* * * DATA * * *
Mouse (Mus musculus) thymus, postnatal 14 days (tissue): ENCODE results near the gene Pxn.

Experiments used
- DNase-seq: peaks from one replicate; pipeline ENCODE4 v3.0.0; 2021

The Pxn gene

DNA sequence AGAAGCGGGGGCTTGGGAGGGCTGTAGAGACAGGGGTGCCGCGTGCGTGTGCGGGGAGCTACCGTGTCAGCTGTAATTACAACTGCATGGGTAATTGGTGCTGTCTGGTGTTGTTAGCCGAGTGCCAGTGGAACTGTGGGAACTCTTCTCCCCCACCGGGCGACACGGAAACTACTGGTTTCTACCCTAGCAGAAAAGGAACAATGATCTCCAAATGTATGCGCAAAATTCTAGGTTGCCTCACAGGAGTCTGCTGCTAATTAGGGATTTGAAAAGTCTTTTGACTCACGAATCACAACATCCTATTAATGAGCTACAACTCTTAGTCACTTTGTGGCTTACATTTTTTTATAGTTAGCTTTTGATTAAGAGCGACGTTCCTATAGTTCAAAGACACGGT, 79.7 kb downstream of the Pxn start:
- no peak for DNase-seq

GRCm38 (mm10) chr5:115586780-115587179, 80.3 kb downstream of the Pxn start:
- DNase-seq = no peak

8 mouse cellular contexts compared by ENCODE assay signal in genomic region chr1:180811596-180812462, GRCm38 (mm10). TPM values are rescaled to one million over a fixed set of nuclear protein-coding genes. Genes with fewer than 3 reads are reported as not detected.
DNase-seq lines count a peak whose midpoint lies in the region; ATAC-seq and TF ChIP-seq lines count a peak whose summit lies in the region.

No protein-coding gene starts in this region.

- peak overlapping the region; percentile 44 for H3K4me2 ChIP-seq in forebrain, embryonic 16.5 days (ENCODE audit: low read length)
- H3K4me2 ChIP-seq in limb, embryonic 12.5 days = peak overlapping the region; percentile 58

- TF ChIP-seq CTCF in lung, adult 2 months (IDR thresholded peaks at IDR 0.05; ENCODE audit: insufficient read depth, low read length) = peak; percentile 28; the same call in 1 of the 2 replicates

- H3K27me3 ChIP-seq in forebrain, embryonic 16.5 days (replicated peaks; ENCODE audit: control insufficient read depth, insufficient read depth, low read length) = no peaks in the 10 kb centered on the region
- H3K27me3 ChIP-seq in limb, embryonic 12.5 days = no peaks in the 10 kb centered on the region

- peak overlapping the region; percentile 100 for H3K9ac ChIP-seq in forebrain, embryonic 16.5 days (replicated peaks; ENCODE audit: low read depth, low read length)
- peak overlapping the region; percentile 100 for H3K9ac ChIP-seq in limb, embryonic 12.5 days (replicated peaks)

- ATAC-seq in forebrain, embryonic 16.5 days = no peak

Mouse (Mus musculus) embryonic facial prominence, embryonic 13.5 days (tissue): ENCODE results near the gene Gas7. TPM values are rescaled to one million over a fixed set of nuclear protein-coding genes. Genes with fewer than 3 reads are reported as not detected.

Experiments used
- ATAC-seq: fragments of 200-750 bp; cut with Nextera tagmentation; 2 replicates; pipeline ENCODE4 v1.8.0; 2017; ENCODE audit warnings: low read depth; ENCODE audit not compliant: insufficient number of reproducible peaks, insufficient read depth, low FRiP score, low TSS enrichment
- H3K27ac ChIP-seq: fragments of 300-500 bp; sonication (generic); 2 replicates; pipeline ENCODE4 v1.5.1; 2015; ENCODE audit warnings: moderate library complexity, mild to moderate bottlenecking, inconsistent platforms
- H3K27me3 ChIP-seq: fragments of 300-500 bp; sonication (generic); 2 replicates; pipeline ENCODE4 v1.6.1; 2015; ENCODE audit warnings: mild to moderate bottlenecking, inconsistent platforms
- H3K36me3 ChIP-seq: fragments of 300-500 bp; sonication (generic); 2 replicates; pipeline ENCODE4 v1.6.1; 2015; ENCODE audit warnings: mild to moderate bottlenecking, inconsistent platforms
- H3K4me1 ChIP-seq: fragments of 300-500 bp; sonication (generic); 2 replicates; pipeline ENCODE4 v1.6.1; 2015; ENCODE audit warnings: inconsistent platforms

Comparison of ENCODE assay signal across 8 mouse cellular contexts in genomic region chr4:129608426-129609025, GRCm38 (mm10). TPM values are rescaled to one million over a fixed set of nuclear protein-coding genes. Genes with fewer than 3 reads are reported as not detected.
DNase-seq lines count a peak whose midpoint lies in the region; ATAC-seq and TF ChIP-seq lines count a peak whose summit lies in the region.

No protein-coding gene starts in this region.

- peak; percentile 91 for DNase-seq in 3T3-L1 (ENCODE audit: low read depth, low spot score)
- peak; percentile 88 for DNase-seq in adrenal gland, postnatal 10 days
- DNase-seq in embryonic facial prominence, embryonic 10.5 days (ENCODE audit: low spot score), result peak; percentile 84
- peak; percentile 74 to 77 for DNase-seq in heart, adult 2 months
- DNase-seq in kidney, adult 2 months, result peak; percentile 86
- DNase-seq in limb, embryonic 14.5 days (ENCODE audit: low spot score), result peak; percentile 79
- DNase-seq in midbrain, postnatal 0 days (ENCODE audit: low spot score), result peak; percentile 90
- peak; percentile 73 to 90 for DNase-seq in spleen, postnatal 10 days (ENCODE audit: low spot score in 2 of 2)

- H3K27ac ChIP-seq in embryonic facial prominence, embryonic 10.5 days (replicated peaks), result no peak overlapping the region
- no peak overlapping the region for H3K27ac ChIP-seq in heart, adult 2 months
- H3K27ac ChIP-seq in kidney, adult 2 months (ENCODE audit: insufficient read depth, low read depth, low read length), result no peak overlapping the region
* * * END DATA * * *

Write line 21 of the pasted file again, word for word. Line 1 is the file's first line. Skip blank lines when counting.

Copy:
Experiments used